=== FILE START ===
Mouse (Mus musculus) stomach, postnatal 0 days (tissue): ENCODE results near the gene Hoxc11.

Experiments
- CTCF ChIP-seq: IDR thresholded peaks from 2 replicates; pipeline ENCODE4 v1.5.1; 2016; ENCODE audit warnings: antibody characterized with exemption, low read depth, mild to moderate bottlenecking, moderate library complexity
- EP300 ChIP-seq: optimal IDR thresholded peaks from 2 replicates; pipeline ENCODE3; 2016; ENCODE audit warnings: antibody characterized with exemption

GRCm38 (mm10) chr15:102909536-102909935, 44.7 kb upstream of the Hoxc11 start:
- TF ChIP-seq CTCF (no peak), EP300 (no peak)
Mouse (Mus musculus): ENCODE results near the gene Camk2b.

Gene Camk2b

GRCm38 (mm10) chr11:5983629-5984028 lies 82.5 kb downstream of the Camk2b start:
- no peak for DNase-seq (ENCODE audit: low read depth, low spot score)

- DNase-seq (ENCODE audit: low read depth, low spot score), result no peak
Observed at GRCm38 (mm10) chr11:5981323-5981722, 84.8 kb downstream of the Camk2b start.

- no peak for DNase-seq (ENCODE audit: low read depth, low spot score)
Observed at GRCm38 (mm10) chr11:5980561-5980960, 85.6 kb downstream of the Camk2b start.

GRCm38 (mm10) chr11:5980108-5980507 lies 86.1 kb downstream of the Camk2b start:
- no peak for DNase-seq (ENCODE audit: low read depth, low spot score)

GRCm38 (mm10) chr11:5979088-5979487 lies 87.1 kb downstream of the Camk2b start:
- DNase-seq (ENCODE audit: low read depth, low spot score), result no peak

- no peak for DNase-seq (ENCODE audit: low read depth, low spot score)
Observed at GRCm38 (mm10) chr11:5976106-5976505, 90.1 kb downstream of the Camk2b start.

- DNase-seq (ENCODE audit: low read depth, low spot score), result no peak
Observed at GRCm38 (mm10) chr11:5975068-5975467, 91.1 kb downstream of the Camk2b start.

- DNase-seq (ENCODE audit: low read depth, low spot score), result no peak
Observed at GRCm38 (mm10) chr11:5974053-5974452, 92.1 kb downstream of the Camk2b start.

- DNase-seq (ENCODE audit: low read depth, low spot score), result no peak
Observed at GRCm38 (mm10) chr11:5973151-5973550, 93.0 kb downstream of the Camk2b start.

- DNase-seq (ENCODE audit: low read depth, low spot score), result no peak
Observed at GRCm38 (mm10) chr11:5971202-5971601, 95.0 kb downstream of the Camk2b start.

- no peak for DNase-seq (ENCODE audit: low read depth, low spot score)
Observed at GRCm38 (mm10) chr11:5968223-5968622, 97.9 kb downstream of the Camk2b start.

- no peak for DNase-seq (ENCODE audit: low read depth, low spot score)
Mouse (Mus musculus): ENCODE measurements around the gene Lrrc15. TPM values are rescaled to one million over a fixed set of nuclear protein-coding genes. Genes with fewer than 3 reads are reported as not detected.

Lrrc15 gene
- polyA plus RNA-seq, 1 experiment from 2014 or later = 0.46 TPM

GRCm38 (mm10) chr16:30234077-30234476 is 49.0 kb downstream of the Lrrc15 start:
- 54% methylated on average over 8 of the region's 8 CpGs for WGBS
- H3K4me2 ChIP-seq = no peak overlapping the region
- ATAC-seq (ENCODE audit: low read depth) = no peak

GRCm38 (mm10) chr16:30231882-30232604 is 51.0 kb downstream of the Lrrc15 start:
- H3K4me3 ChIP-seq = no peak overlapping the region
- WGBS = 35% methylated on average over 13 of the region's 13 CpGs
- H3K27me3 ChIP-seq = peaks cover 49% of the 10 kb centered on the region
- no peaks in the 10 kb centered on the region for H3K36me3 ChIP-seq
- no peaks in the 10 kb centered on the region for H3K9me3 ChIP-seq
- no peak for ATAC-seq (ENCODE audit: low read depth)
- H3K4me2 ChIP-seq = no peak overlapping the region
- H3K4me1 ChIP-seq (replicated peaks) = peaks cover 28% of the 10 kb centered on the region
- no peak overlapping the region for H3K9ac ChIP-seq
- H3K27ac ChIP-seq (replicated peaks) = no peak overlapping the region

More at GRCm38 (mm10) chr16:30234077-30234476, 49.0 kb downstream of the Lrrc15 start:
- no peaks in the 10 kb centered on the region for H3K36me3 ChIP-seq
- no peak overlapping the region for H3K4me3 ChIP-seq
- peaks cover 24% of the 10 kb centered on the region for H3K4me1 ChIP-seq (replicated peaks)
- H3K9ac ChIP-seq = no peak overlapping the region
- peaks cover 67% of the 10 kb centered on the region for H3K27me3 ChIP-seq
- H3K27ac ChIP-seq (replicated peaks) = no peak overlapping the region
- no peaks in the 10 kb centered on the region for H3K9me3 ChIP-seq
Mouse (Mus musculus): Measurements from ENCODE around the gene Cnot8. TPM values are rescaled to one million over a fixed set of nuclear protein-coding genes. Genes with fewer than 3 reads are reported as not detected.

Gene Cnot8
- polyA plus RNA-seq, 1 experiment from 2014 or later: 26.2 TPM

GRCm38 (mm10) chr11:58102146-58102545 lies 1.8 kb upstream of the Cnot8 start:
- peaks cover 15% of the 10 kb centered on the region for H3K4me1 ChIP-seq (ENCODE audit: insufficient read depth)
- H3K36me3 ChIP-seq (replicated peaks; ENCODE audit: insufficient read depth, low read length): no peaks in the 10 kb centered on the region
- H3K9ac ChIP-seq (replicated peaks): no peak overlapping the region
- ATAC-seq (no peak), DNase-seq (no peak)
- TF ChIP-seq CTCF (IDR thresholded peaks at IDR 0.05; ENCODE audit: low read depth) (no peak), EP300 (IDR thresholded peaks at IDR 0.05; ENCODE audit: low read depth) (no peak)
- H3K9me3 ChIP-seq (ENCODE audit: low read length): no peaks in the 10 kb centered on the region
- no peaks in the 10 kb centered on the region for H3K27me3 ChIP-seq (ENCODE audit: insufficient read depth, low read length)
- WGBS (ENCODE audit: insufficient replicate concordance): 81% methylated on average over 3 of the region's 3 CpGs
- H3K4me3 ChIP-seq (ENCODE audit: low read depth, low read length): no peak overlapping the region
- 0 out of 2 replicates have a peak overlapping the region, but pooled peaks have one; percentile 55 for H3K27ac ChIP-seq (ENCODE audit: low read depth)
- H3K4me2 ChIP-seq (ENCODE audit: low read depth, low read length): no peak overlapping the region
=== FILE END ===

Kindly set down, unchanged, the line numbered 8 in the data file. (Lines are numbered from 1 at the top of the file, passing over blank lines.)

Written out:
Gene Camk2b